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The diabetic foot wound- can debridement wait?

Three Part Question

In a [diabetic patient with a wound to the foot] is [immediate or delayed debridement] the [most likely to prevent osteomyelitis?]

Clinical Scenario

A 69 year old female patient with diabetes and peripheral neuropathy presents to the emergency department with a wound to her left foot. On inspection there is an ulcerated area surrounded by callus. There are local signs of infection (swelling and erythema) requiring an antibiotic, but the patient is systemically well and fit for discharge to follow-up. You wonder if the wound can wait to be debrided by the diabetes team the next day or if there would be any benefit to sharp-debridement performed immediatly.

Search Strategy

(exp diabetes mellitus OR exp diabetic neuropathies OR exp diabetic foot) AND (exp wounds and injuries OR debride$.mp. OR exp debridement) LIMIT to humans and English language.
Medline from 1950 to June 2007 using the Ovid interface and Embase 1996 to week 25 2007

Search Outcome

The search located 84 papers only 1 of which was relevant

Relevant Paper(s)

Author, date and country Patient group Study type (level of evidence) Outcomes Key results Study Weaknesses
Lavery LA, Harkness LB, Ashry HR,Felder-Johnson KF.
66 adult patients with diabetes admitted to hospital for a foot infection precipitated by a puncture wound. Medical records, operative reports, and pathology reports weere reviewed for each patient. Subjects were subdivided into two diagnostic groups (with and without osteomyelitis)Cohort studyDiagnosis of osteomyelitis based on either a positive bone culture or pathology reportDebridement was performed in an average of 20.5 days after the puncture injury in patients with osteomyelitis and 11.1 days in patients with soft tissue infections (P<0.03)This is a small study. There was no blinding or randomisation used. The groups were identified retrospectively as the time lag between injury and debridement was determined from the date of injury.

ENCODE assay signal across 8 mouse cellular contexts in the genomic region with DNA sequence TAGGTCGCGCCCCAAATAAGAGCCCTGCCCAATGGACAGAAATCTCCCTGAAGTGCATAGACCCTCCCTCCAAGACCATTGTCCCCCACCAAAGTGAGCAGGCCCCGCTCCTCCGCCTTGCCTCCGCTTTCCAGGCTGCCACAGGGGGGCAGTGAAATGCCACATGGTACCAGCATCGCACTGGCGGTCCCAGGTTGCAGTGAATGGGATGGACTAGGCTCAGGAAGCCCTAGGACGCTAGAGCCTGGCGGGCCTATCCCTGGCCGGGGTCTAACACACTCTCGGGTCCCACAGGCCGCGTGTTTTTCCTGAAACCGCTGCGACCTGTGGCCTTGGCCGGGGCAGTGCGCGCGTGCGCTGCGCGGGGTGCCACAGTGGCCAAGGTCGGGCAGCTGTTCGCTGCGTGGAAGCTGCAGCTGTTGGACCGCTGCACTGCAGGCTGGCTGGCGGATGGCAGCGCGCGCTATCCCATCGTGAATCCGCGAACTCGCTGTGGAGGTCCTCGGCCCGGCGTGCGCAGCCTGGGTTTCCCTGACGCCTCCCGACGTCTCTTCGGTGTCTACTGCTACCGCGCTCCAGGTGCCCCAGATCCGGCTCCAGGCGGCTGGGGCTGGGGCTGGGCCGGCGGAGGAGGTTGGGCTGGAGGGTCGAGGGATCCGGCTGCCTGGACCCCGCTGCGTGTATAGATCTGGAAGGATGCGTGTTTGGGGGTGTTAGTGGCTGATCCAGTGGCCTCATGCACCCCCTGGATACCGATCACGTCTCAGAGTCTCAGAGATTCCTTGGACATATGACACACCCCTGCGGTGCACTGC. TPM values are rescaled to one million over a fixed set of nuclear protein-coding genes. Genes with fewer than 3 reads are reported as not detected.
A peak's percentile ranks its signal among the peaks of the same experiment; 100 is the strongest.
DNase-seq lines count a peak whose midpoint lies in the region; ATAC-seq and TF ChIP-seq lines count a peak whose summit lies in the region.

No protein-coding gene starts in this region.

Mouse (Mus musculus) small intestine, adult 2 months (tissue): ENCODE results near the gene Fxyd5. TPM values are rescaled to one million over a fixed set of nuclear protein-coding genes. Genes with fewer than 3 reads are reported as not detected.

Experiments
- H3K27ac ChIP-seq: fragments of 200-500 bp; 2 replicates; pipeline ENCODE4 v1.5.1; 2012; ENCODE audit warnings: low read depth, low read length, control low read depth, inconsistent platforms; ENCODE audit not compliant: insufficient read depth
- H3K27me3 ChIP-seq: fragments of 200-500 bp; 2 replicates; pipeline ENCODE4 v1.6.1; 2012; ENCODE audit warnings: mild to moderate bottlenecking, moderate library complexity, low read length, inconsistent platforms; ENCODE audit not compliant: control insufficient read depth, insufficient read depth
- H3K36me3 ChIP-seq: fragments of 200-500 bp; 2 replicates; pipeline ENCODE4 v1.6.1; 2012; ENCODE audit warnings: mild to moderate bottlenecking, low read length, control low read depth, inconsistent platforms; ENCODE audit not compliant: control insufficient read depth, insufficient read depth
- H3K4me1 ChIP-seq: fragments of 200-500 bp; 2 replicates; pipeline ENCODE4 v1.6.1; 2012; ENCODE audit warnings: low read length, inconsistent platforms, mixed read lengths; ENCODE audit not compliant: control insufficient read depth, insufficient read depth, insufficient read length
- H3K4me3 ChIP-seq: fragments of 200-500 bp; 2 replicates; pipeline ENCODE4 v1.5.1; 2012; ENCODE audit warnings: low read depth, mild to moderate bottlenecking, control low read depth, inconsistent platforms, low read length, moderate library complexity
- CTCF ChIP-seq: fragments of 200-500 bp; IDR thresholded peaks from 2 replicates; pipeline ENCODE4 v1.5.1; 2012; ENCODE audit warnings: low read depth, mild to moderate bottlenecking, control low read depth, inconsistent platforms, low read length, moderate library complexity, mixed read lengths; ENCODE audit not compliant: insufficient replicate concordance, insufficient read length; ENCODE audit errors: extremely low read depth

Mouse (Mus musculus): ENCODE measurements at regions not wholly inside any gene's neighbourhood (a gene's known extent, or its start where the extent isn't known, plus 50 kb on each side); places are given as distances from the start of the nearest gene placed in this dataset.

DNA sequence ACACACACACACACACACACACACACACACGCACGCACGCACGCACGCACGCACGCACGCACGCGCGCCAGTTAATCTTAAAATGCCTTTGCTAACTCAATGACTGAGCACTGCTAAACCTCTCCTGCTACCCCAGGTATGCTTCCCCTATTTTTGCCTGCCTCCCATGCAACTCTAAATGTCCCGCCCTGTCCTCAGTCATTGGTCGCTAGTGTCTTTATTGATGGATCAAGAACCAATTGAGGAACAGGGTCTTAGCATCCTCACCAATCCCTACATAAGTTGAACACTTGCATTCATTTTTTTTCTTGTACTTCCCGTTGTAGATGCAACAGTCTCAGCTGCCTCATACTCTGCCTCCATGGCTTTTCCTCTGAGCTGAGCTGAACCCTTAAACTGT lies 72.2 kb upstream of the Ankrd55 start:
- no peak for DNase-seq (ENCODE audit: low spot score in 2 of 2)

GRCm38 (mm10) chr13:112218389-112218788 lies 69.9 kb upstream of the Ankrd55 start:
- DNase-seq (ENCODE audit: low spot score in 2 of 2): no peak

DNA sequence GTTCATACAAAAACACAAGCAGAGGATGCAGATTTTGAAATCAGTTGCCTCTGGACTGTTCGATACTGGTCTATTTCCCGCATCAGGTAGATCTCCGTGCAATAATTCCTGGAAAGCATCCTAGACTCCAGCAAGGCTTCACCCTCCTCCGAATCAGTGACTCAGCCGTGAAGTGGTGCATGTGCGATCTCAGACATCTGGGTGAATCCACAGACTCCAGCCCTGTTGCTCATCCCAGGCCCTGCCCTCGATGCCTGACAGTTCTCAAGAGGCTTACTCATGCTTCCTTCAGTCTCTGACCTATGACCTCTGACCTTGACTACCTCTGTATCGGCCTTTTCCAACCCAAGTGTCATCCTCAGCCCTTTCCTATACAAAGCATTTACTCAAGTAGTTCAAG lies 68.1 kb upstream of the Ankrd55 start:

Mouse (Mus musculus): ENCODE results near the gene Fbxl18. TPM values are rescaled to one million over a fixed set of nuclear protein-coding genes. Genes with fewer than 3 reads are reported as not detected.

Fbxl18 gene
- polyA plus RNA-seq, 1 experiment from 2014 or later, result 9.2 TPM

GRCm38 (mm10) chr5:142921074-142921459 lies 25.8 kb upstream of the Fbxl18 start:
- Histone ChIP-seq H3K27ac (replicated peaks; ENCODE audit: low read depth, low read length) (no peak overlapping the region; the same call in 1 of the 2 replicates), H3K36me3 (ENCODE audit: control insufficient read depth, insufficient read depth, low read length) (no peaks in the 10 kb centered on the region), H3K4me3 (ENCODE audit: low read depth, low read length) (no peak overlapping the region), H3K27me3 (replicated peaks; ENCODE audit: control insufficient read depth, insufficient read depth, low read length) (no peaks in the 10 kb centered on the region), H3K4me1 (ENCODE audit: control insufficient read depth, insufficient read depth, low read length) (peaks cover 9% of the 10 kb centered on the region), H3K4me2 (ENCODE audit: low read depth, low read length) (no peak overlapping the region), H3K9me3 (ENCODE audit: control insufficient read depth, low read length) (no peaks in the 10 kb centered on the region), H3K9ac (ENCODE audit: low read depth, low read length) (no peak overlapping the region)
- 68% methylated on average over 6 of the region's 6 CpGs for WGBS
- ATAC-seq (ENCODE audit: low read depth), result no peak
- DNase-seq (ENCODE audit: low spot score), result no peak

This study alone is not sufficient to make definite recommendations from, however it does suggest that the later that debridement takes place the more likely a patient is to have osteomyelitis.

Clinical Bottom Line

The emergency department clinician should debride the wound as thouroughly as their clinical competancy allows taking care not to damage viable tissues.


  1. Lavery LA, Harkness LB, Ashry HR,Felder-Johnson KF Infected Puncture Wounds in Adults with Diabetes: Risk factors for Osteomyelitis American Journal of Foot and Ankle surgery 1994;33(6):561-6